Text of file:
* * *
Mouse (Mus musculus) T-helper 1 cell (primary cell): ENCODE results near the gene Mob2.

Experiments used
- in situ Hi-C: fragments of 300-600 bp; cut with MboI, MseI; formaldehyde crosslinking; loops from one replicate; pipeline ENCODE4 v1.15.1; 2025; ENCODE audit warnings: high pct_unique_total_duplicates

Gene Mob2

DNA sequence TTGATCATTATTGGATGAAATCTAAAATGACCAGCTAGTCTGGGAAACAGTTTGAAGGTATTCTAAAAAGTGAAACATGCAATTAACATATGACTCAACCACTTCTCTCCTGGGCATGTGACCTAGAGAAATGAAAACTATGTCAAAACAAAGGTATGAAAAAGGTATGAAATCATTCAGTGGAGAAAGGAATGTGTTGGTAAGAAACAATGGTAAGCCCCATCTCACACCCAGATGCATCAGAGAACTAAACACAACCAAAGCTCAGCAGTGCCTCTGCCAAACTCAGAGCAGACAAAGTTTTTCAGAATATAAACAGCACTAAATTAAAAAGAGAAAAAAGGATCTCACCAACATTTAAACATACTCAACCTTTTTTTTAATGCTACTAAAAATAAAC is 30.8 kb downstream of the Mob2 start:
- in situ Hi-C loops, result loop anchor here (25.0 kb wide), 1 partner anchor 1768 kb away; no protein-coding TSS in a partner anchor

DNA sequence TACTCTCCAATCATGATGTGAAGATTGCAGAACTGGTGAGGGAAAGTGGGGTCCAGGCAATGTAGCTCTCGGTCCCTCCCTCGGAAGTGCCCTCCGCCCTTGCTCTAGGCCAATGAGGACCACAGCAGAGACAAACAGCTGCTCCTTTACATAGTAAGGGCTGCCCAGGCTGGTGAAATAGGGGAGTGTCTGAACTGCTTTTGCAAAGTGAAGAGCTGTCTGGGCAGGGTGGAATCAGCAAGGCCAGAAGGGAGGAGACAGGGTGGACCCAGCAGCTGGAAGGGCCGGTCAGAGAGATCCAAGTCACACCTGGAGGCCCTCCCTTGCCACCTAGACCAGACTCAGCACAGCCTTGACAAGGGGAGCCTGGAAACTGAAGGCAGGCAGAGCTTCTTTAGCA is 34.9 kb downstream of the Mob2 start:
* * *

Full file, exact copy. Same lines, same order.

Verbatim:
Mouse (Mus musculus) T-helper 1 cell (primary cell): ENCODE results near the gene Mob2.

Experiments used
- in situ Hi-C: fragments of 300-600 bp; cut with MboI, MseI; formaldehyde crosslinking; loops from one replicate; pipeline ENCODE4 v1.15.1; 2025; ENCODE audit warnings: high pct_unique_total_duplicates

Gene Mob2

DNA sequence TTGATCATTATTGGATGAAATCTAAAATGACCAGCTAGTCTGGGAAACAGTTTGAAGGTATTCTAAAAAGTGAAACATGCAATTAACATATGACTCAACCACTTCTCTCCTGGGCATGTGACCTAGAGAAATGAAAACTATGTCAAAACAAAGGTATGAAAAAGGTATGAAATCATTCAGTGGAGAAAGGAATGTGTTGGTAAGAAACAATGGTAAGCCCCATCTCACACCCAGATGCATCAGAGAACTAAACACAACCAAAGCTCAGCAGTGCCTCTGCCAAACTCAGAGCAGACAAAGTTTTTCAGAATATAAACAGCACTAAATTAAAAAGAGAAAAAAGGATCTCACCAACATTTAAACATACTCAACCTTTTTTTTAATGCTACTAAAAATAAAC is 30.8 kb downstream of the Mob2 start:
- in situ Hi-C loops, result loop anchor here (25.0 kb wide), 1 partner anchor 1768 kb away; no protein-coding TSS in a partner anchor

DNA sequence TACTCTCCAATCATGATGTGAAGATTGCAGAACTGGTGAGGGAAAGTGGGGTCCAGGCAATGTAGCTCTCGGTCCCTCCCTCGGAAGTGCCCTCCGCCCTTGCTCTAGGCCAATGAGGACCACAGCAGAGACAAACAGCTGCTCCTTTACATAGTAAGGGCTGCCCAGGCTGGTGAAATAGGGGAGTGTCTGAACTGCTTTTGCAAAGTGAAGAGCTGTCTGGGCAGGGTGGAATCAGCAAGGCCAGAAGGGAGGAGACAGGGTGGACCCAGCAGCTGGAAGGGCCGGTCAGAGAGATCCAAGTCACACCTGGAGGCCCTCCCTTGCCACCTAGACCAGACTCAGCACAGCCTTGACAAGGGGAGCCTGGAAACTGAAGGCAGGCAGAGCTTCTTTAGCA is 34.9 kb downstream of the Mob2 start: